Sydney, the unruly younger sister is gifted with a “premonitory” acute sense of smell. She can smell someone’s presence before their arrival. After completing high school, Sydney leaves home when eighteen years old and returns back ten years later with her five-year-old daughter, Bay, escaping from her brutal husband, David. Despite her young age, Bay, being a Waverly, is skilled as well and she knows where things or somebody belong.

The seventy-nine-year-old, Evanelle Franklin has psychic powers in anticipating events. At any time of day or night, she can feel the urge to give people unusual gifts which appear useless but turn out to be very beneficial at a certain time and at a precise moment.

Bascom itself is a bizarre town where each family, like the Waverley’s, is known for a certain specific peculiarity that goes back generations: the Hopkins young men marry older women and the Clark women marry wealthy husbands and keep them under their spell with their sexual skill.

Garden Spells is an easy, entertaining read, the supernatural associated with horticulture makes the story a diversion from everyday realistic life. Sarah Addison Allen describes her writing style and genre as a “southern-fried magical realism, with a love story” and “fairy tale aspects, all stirred in a pot like a dish”.

Author:
• Monday, September 28th, 2009

Chimamanda Ngozi Adichie was born in Enugu, Nigeria in 1977 from Igbo parents. She is the fifth of six siblings. Her father worked as first professor of statistics, then became a deputy vice-chancellor at the University of Nigeria in Nsukka where her mother also worked as a first woman registrar.

After successfully completing her secondary education, Adichie briefly studied medicine and pharmacy at the University of Nigeria. She obtained a scholarship to study communication at Drexel in Philadelphia for two years. Afterward she moved to Eastern Connecticut State University, to be near her sister who lived there and continued studying communication and political science.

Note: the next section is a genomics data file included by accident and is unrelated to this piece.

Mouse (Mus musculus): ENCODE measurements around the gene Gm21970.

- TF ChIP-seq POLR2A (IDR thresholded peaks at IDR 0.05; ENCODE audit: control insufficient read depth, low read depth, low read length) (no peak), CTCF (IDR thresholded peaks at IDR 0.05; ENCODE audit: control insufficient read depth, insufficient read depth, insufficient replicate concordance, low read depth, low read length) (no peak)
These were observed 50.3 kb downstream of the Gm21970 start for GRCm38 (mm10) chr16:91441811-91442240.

She obtained a degree in 2001, which was complemented by a master degree in Creative Writing at Johns Hopkins University in Baltimore. She also obtained an MA in African Studies from Yale University in 2008. Adichie lives between Nigeria and the U.S.A. where she teaches creative writing.

Adichie has to date written three novels:
Purple Hibiscus, published in 2003 was short-listed for the 2004 Orange Fiction prize and long-listed for the Booker Prize. It was awarded the Commonwealth Writers’ Prize for First Book and the Hurston/Wright Legacy Award.
Half of a Yellow Sun was published in 2006 and was awarded the Orange Prize for Fiction in 2007.
The Thing Around Your Neck was published in June 2009.

She also participated with a short story in “One World: A global anthology…” which was published in May 2009.

The title of Half of a Yellow Sun refers to the Biafran flag emblem, a sun halfway through rising. The story is set in the 1960s in southeastern Nigeria. It is a fictitious story based on fact, before, during and briefly after the three-year Nigerian-Biafran war, which lasted from 1967 to 1970, between the Muslim Hausa-Fulani tribe from the north and the Christian Igbo tribe from the south east and also the Yoruba tribe: An armed conflict that was triggered due to economic, ethnic, cultural and religious tensions and due to the fragile balance and enmity between the different tribes.